It comes to two things I've observed.  No one asks your name, just scribble it on in light pencil or ink.  They also use test tubes here that do not allow for the blood specimens to have the luxury of sitting on the counter, untested, for more than an hour.  A glucose  that isn't tested within an hour will quickly degrade from very high, to normal or even low.  Other analytes, such as potassium will go higher the longer they sit.  I cannot confirm the tests here aren't run in a timely manner, but will tell you, my fasting blood sugar has been 105-110 for years.  Here, my glucose was reported 76, and surprisingly, that was nearly exactly the same value my husband got that day.  Our A1Cs were also identical, mine low for the first time in years.  

The problem, no doubt, our specimens were misidentified.  So, I recommend these three basic things you can do proactively.  Ask to confirm the names on your specimens before they leave your sight.  NEVER have your labs done on the same day as your relatives with the same last name, if you can avoid it.  Look at your results as soon as possible, the same day is best.  If anything looks odd for your history, ask them to repeat it, either with the old blood they saved in their refrigerator for 5 days, or ask to be redrawn and retested.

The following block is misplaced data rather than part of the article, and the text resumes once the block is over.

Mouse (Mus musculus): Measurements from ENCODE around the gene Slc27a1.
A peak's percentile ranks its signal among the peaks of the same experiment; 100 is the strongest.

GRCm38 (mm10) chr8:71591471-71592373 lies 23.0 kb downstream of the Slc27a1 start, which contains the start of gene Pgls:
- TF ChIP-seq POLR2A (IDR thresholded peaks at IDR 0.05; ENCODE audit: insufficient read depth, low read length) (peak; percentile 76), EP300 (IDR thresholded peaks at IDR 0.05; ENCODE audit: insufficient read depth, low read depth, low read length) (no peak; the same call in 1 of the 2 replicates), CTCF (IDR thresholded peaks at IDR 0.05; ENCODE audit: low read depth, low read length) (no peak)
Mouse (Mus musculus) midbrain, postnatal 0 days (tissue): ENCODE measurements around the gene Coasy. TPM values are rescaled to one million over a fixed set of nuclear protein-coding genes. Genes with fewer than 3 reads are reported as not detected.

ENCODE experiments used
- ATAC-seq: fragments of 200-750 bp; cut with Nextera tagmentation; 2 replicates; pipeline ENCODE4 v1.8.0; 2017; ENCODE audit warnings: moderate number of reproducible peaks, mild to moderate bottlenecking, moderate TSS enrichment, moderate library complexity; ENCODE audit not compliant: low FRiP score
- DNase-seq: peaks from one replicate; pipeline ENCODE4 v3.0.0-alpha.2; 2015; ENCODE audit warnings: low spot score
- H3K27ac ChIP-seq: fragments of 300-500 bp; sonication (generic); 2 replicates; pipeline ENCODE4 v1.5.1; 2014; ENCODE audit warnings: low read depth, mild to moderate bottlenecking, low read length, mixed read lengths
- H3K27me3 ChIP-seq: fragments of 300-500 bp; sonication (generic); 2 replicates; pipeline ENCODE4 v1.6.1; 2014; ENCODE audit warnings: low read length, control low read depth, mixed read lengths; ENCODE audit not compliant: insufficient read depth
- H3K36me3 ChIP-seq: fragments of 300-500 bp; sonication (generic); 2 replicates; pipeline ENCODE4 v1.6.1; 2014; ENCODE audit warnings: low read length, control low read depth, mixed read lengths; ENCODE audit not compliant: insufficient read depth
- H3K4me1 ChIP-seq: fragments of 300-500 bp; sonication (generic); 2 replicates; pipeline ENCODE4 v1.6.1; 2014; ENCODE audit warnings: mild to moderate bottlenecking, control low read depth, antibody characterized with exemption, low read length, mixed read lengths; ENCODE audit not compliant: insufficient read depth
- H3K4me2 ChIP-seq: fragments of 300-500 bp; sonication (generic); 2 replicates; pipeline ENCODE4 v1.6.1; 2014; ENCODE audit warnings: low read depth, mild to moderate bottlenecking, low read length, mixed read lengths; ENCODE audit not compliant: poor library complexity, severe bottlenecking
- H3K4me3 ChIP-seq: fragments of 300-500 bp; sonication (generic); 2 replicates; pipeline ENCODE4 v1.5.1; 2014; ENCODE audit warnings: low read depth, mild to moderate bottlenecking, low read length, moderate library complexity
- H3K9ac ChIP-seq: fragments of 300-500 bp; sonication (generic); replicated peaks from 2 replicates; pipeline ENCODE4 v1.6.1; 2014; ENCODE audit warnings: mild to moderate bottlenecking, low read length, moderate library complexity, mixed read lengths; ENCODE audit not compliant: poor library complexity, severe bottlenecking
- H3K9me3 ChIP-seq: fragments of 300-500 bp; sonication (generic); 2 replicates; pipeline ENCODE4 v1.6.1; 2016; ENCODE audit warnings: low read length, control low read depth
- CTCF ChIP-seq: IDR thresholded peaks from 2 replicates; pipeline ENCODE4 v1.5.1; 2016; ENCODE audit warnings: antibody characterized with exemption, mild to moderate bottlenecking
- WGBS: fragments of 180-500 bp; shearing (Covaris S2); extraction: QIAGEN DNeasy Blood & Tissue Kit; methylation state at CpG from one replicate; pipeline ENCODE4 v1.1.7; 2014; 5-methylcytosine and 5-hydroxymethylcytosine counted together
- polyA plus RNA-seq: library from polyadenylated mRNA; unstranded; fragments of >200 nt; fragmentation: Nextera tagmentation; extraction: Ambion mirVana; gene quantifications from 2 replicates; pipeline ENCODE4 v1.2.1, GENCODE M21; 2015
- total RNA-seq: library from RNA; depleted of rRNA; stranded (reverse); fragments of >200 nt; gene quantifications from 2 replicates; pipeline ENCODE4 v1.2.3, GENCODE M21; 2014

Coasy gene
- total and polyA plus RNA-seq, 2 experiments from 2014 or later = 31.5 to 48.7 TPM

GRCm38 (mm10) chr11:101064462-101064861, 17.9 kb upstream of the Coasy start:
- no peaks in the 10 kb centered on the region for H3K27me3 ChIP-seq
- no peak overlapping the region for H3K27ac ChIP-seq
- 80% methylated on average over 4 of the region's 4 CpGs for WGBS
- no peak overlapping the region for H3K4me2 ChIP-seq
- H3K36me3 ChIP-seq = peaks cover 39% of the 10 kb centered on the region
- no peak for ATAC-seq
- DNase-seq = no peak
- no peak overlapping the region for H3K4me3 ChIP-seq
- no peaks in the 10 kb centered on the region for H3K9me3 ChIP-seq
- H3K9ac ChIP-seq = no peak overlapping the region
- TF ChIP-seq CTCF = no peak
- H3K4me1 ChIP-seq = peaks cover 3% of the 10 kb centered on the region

The last advice, always drink plenty of water before going in for fasting blood tests.  Often they will tell you , nothing by mouth, when water is not only allowed it is necessary to find your veins easily.  Black coffee  and sugarless tea are also acceptable.

I hope to update this after visiting the laboratories located in the David hospitals.  They may be altogether different.